A clustered column chart is also known as a grouped bar chart or multiple bar graph. In this visualization, several bars appear closely together (hence the name “clustered”).
The grouped bar graph displays multiple items. It’s useful when you want to add extra data to your bar graph designs.
You use grouped bar charts when you have subcategories within each main container that you want to visualize.
For instance, let’s say a landscaping company offers 3 services: grass cutting, snow plowing and tree removal. The business is deciding on new equipment to buy and wants to see which of these 3 services generates the most revenue.
So, they pull their sales data from the last five years and look at how each service performed. The data is divided into bins for each year. It’s then sub-divided by these three services.
The resulting chart has 5 clusters representing the years in question. Each cluster consists of 3 bars to depict the revenue from each unique service.
Thanks to the cluster design, the landscaping company can quickly and easily assess which service to buy equipment for to help the business grow.
Cluster column charts are excellent comparative tools because you can compare results within each cluster and between different groups.
It’s important before you insert clustered column charts to check for consistency. The subcategory bars should be in the same order and utilize the same color across all clusters. This consistency will make the chart easier to read.
Double bar graphs function like clusters but with one difference. You use clusters to show multiple subcategories, thereby comparing several items in one chart.
The double bar graph definition states that it only visualizes two items for each bin. This may seem like a disadvantage. Why draw a bar graph with only two bars when you can have many, right?
However, there are several cases when a double bar chart is a significantly better option than the clustered column chart.
The most obvious case is when you only have two subcategories to chart. You simply don’t need extra bars in this scenario.
Even when you have extra data you could include, you may purposely omit this information in some cases. Why? Because it’s easier (and often more meaningful) to draw comparisons between two items instead of more.
If you create double bar graphs to include in a report or other bar graph presentation, you may leave out less critical subcategories. This encourages the audience to focus on the most significant parts of the data.
A concise double bar graph example limits potential distractions or irrelevant findings.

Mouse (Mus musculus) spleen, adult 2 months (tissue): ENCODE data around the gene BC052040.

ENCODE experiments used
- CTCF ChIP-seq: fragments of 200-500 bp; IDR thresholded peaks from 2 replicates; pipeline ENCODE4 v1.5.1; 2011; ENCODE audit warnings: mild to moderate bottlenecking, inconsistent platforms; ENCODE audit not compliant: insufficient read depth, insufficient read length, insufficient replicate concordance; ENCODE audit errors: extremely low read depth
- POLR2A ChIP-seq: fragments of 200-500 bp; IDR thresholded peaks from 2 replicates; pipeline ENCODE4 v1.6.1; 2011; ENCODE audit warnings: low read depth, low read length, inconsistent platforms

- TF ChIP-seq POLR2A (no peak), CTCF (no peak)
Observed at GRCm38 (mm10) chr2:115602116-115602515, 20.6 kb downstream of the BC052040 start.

Another practical use for a double bar graph template is creating a before and after comparison. For instance, a company may change its website design and test the performance of each page before and after the update.
In short, clustered column charts are great, but sometimes all you need is a double bar graph maker!
A stacked bar chart is similar to a cluster because you’re visualizing multiple things within each primary category. The difference with a stacked bar chart is each subcategory appears on top of one another as parts of the same bar.
Let’s revisit the landscaping company charting revenue for each of its 3 services. With a cluster bar chart, you have 15 individual bars in the visualization (3 per cluster for each service offered multiplied by 5 years of sales data).
If you put this data into a stacked bar chart, you’d have only 5 bars — one for each year. Those bars would be divided into 3 sections and each one would represent one of the services.
One of the advantages of the stacked bar chart over clusters or double bar charts is what’s known as a parts of the whole comparison.
Since the subcategory sections stack on top of one another instead of sitting side by side, you get a better feel for each part’s contribution to the whole.
Let’s look at an example of an ecommerce company creating a bar chart to understand the origin of their site traffic.
They look at their monthly website visitors for the quarter and divide each month’s total into subcategories for each possible source of traffic, like social media sites, PPC ads, email newsletters, etc.
While a clustered column chart would work, they create stacked bar chart visuals instead. By placing traffic results from each source on top of one another, you can better compare each one’s contribution to the sum.
By creating a stacked bar chart, you can make vertical comparisons within each column and horizontal ones between each month.